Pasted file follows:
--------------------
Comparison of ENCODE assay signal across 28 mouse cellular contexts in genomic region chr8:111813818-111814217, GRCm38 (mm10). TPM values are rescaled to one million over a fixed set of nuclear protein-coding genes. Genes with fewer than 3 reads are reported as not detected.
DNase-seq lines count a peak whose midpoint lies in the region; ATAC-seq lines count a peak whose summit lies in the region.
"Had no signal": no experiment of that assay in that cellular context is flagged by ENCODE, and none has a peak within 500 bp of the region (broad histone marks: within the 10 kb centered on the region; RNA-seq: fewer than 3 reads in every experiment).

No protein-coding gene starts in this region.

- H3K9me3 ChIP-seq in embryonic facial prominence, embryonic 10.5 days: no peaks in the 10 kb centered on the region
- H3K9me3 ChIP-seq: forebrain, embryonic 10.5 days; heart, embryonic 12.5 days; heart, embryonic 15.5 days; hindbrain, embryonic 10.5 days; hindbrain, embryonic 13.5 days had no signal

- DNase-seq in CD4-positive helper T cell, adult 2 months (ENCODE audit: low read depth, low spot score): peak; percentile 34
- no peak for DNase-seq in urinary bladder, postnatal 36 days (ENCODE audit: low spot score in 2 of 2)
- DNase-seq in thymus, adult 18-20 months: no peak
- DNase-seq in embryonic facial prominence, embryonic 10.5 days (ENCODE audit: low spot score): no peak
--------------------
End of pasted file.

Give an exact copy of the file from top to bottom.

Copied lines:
Comparison of ENCODE assay signal across 28 mouse cellular contexts in genomic region chr8:111813818-111814217, GRCm38 (mm10). TPM values are rescaled to one million over a fixed set of nuclear protein-coding genes. Genes with fewer than 3 reads are reported as not detected.
DNase-seq lines count a peak whose midpoint lies in the region; ATAC-seq lines count a peak whose summit lies in the region.
"Had no signal": no experiment of that assay in that cellular context is flagged by ENCODE, and none has a peak within 500 bp of the region (broad histone marks: within the 10 kb centered on the region; RNA-seq: fewer than 3 reads in every experiment).

No protein-coding gene starts in this region.

- H3K9me3 ChIP-seq in embryonic facial prominence, embryonic 10.5 days: no peaks in the 10 kb centered on the region
- H3K9me3 ChIP-seq: forebrain, embryonic 10.5 days; heart, embryonic 12.5 days; heart, embryonic 15.5 days; hindbrain, embryonic 10.5 days; hindbrain, embryonic 13.5 days had no signal

- DNase-seq in CD4-positive helper T cell, adult 2 months (ENCODE audit: low read depth, low spot score): peak; percentile 34
- no peak for DNase-seq in urinary bladder, postnatal 36 days (ENCODE audit: low spot score in 2 of 2)
- DNase-seq in thymus, adult 18-20 months: no peak
- DNase-seq in embryonic facial prominence, embryonic 10.5 days (ENCODE audit: low spot score): no peak